An overabundance of (cash) finance is used primarily to fund a proliferation of short-term, high-risk (potentially high-return) investments in newly developed financial instruments, such as derivatives—Warren Buffet’s ‘financial weapons of mass destruction’ that blew up the global financial system in 2007-8. Financial actors (ranging from banks, bond investors, and pension funds to big insurers and speculative hedge funds) have taken much bigger roles on much larger geographic scales in markets of items essential to development such as food (Clapp and Isakson 2018), primary commodities, health care (insurance), education, and energy. These same actors hunt the globe for ‘passive’ unearthed assets which they can re-use as collateral for various purposes in the ‘shadow banking system’—the complex global chains of credit, liquidity and leverage with no systemic regulatory oversight that has become as large as the regulated ‘normal’ banking system (Pozsar and Singh 2011; Gabor 2018) and enjoys implicit state guarantees (Kane 2013, 2015).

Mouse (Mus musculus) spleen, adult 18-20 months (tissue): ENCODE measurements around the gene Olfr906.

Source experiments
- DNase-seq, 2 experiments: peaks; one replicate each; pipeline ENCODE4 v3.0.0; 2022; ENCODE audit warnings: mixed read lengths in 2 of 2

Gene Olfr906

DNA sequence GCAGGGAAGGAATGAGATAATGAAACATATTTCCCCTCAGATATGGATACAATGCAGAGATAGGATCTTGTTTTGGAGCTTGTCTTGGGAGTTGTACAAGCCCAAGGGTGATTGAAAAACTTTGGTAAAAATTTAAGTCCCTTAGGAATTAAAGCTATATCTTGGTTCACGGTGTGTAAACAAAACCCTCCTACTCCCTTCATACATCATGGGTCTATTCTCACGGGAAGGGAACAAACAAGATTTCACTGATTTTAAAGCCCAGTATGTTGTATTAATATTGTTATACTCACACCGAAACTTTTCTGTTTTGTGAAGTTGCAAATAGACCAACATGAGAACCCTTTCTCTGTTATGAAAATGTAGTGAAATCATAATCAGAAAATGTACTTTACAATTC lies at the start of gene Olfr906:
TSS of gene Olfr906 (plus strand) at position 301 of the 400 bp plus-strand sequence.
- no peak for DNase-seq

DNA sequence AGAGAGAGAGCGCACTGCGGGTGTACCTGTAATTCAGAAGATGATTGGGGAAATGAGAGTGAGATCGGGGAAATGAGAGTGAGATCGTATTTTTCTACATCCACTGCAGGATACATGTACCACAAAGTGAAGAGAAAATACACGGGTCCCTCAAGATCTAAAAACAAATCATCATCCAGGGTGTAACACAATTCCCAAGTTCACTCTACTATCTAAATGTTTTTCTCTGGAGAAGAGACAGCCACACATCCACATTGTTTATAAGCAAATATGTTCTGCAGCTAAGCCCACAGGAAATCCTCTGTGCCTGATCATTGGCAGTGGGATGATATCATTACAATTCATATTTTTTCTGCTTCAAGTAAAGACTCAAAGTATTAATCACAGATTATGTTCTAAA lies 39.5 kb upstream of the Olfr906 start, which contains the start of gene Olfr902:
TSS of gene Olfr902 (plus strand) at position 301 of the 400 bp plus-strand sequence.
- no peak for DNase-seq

Pressed by the international financial institutions and their own elites, states around the world have embraced finance-friendly policies which included reducing cross-border capital controls, promoting liquid domestic stock markets, reducing the taxation of wealth and capital gains, and rendering their central banks independent from political oversight (Bortz and Kaltenbrunner 2018; Wade 2018; Chandrasekhar and Ghosh 2018). What is most distinctive about the present era of finance, however, is the shift in financial intermediation from banks and other institutions to financial markets—a shift from the ‘visible hand’ of (often-times relationship) regulated banking to the axiomatic ‘invisible hand’ of supposedly anonymous, self-regulating, financial markets. This displacement of financial institutions by financial markets has had a pervasive influence on the motivations, choices and decisions made by households, firms and states as well as fundamental quantitative impacts on growth, inequality and poverty—far-reaching consequences which we are only beginning to understand.